What problems can enterprise information management (EIM) help solve?
The primary enterprise information management benefit for many organizations is the building of an efficient and responsive data management organization with enhanced capabilities for information creation, capture, distribution, and consumption. EIM can provide and preserve enterprise business information in a manner that is secure, easily accessible, meaningful, accurate and timely.
EIM can also provide benefits in the following areas:
1. Data quality
Improved accuracy and consistency of information distributed to customers both inside and outside the organization through:
- Consolidated data sources that eliminate program-specific views of data and data redundancy, as well as confusion about the location of data.
- Consistent business rules for linking and aggregating data.
- Published data refresh schedules based on an enterprise-wide understanding of user needs.
- Clear guidelines for quality assurance responsibility and ownership of processes for data receipt and delivery.
- Established authority for and ownership of data in order to support consistent enterprise-wide data definitions.
2. Information management
Increased effectiveness of data used for business planning and execution through:
- An integrated, cross-program view of enterprise subject areas or data domains.
- A full lifecycle view of enterprise data that supports business strategies with a deeper understanding of these subject areas and their interactions.
- Documented enterprise information that increases the knowledge of the data currently available for data-driven decisions, along with its location and latency.
- Process improvements in project management and systems development that recognize the business value of information needed across the enterprise, while also plus incorporating quality and usage metrics into the design of all products and their supporting infrastructures.
- A enterprise information delivery framework that accommodates easy data access by users with varying levels of sophistication and access needs, including prompted, scheduled and ad hoc reports and queries as well as analytics.
3. Process efficiency
Increased operational efficiencies through:
- A consolidated data architecture optimized for enterprise information delivery, reducing the amount of time users have to spend trying to obtain data and eliminating the use of systems never designed for information delivery.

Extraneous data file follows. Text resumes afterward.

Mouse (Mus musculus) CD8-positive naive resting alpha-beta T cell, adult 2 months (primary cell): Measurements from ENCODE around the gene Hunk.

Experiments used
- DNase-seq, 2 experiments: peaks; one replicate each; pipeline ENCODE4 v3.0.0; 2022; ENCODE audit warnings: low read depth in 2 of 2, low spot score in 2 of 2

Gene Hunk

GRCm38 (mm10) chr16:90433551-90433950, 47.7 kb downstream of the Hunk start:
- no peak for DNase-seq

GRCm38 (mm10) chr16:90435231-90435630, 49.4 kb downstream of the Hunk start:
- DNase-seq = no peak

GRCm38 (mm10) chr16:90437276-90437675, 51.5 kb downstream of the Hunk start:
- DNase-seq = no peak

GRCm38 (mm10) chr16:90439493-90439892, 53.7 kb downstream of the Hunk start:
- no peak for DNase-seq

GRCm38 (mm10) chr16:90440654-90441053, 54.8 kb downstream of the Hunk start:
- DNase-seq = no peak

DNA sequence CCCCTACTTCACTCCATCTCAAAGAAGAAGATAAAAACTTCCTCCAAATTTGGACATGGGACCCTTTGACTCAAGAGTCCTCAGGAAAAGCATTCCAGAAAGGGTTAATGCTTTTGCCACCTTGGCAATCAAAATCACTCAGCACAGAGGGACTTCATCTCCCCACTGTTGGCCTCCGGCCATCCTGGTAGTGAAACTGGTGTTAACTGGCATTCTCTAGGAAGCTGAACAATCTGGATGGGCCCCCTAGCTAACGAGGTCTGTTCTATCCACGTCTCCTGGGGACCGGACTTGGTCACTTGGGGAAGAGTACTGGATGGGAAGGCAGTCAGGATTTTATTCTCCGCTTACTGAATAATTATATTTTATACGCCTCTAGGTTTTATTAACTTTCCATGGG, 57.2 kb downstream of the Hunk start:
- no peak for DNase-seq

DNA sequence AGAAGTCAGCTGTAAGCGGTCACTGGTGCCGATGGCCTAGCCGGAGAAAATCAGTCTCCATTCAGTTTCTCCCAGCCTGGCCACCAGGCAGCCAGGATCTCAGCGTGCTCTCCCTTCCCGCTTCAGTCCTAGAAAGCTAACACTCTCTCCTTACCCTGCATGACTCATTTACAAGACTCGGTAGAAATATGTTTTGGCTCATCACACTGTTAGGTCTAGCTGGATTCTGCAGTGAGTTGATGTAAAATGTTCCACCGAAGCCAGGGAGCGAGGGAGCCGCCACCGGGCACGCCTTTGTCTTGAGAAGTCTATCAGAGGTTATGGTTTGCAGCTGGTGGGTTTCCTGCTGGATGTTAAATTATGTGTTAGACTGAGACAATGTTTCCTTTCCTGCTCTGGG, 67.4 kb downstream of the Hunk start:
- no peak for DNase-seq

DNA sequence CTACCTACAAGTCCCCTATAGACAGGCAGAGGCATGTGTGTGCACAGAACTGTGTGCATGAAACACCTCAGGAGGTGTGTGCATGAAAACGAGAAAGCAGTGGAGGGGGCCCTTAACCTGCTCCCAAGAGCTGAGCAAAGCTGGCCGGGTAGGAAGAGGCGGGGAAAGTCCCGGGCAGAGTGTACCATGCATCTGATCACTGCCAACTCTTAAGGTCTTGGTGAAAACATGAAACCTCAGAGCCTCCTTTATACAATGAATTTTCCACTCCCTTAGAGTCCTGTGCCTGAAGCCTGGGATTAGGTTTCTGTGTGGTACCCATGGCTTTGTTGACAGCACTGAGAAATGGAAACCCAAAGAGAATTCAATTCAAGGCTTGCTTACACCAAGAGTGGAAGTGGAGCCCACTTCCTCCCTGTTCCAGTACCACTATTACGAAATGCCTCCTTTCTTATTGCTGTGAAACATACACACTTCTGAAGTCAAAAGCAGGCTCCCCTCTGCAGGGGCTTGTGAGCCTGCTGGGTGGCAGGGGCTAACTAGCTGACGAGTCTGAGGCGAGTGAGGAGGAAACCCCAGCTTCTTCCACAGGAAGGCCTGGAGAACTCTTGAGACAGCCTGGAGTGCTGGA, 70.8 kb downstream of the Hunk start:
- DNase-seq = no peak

- Self-service tools that reduce the dependencey on technical staff for data access and eliminate the duplication of personnel resources within the organization.
- The implementation of technologically advanced strategies for sourcing and integration of data from business applications, which can eliminate numerous redundant efforts currently in place.
- A technical architecture that understands and supports enterprise dependencies, reducing the time-consuming activities involved in planning, operating and maintaining complex applications.
- A data architecture that understands data relationships, eliminating the need to expend resources to match data from various sources and to manually identify and reconcile resulting discrepancies.
- An technical architecture that eliminates the proliferation of redundant hardware and software within program areas, along with the duplication of staff resources needed to manage them.
The safeguarding of organizational data from misuse through:
- Standardized guidelines for the handling and release of information that complies with regulatory and privacy requirements.
- A security infrastructure designed to ensure that individually identifiable information is stored in a protected environment.
- Audit trails and controls that ensure a consistent representation of information to data users.
- Disaster recovery strategies to prevent the loss of this critical enterprise asset.
- A data architecture plan that ensures acceptable performance of information delivery mechanisms.
5. Organizational agility
The flexibility and agility needed to meet dynamic market demands through:
- An enterprise data model that forms the foundation of all data initiatives and accommodates growth based on future requirements.
- A scalable enterprise technical architecture built to grow and adapt to changing conditions.
- An information framework that provides stability and consistency for current data delivery needs while standardizing processes and procedures that can quickly incorporate future requirements.
- Support for unstructured data, enabling more complete knowledge management for the organization and its clients.
- Reusable components that can be leveraged to reduce the time to market for new functionality.
Organizations can realize many benefits by embracing an enterprise information management initiative. Improvements in data quality, information management, process efficiency, security, and organizational agility represent just some of those benefits. This doesn't mean that all the functional component areas of an EIM framework must be adopted to realize the benefits. Organizations can begin getting some of them by developing an EIM strategy and roadmap focused on components that provide clear business impact and value and are technically feasible.
Dig Deeper on Data quality techniques and best practices
Related Q&A from Michael Jennings
Get expert insight on whether there likely will be any strategic shifts during 2011 in how companies use enterprise information management technology. Continue Reading
Get expert advice on launching an enterprise information management program and creating an EIM strategy. Continue Reading
Learn about four common mistakes that companies make when creating an enterprise information management strategy and starting an EIM program. Continue Reading